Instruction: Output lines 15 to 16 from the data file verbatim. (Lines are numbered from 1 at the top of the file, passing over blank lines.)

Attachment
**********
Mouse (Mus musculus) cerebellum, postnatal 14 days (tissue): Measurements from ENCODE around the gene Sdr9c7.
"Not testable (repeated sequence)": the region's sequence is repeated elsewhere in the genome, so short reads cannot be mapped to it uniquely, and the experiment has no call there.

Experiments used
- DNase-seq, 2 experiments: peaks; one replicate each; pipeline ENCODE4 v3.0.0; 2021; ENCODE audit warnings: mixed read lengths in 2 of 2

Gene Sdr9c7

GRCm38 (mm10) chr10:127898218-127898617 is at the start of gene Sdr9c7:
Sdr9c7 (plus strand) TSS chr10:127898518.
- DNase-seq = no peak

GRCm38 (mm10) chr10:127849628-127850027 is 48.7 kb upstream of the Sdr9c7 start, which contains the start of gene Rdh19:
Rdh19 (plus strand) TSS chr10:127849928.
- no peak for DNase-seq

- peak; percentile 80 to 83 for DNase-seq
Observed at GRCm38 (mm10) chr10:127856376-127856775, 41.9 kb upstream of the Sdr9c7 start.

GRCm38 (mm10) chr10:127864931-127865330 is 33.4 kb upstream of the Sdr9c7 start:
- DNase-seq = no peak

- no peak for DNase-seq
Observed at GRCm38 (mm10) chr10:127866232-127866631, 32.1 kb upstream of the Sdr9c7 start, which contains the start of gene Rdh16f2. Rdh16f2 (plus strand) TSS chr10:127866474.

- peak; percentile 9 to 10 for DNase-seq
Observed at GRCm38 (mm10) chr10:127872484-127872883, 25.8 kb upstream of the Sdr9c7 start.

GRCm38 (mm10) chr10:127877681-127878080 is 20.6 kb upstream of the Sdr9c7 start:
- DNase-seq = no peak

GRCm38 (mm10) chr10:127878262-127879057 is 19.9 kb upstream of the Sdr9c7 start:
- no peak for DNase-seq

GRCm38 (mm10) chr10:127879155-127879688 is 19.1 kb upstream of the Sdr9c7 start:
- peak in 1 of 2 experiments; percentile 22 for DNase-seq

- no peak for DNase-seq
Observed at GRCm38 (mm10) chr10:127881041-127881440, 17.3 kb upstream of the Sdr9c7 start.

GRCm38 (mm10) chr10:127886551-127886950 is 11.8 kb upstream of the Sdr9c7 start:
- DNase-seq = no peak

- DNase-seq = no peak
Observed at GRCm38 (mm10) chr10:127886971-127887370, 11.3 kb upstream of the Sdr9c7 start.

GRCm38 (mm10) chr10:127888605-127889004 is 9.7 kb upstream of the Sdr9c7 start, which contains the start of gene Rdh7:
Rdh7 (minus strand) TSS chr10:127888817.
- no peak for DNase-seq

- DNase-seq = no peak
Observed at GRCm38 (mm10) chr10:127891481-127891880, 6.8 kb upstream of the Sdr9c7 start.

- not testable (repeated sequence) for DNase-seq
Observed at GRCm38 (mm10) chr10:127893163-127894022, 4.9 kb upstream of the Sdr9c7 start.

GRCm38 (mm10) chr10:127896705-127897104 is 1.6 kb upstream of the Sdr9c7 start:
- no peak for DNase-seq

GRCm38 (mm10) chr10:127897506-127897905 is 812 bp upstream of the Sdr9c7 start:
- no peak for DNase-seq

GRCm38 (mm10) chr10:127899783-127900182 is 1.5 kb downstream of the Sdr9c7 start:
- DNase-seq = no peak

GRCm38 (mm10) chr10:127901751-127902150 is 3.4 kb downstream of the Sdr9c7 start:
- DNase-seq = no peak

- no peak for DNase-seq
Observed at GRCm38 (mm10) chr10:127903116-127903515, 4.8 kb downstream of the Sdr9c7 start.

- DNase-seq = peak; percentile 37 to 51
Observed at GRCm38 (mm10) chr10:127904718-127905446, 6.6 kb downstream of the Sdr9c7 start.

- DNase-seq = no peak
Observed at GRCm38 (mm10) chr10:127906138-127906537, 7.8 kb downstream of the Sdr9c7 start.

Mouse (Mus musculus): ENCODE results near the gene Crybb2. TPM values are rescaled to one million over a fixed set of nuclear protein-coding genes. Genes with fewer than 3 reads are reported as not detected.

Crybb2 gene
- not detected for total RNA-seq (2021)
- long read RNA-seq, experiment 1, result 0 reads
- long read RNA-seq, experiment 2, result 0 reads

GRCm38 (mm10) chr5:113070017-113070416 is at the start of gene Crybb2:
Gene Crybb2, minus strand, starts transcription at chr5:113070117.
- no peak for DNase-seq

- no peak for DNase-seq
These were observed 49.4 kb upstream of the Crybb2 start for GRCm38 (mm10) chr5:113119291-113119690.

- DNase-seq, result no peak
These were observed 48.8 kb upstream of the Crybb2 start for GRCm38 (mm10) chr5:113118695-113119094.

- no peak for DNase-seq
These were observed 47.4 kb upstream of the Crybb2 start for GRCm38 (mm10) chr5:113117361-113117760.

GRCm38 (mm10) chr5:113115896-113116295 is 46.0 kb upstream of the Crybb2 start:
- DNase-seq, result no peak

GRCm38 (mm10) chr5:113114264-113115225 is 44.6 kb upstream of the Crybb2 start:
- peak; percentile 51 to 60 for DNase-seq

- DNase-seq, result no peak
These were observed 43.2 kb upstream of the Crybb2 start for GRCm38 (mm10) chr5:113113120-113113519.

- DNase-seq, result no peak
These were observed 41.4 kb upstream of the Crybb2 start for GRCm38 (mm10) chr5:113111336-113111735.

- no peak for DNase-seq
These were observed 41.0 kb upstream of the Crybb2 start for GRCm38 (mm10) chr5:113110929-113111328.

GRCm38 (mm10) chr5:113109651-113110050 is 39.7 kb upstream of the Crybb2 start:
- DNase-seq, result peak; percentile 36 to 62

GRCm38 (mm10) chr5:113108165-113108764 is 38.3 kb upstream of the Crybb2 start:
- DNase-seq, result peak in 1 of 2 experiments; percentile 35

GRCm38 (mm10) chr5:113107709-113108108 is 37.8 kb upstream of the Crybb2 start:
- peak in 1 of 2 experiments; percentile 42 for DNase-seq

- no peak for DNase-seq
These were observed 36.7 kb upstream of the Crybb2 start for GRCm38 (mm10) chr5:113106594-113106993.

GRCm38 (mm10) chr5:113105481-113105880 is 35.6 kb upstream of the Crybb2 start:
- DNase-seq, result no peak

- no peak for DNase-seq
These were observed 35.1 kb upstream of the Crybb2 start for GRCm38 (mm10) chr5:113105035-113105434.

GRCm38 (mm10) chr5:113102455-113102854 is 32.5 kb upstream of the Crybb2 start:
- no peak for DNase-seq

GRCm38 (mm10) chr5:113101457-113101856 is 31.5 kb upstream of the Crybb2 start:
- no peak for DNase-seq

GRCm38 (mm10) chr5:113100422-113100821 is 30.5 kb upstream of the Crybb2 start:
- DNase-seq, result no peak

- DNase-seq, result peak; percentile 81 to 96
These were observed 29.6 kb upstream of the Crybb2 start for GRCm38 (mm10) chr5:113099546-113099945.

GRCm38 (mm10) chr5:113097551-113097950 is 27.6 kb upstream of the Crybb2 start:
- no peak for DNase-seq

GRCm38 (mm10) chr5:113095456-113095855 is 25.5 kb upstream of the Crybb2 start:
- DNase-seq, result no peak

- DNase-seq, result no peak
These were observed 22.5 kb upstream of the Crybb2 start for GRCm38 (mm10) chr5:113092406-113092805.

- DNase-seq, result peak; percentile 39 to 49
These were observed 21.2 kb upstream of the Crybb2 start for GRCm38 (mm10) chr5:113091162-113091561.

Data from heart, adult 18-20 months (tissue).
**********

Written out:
- DNase-seq = no peak

- no peak for DNase-seq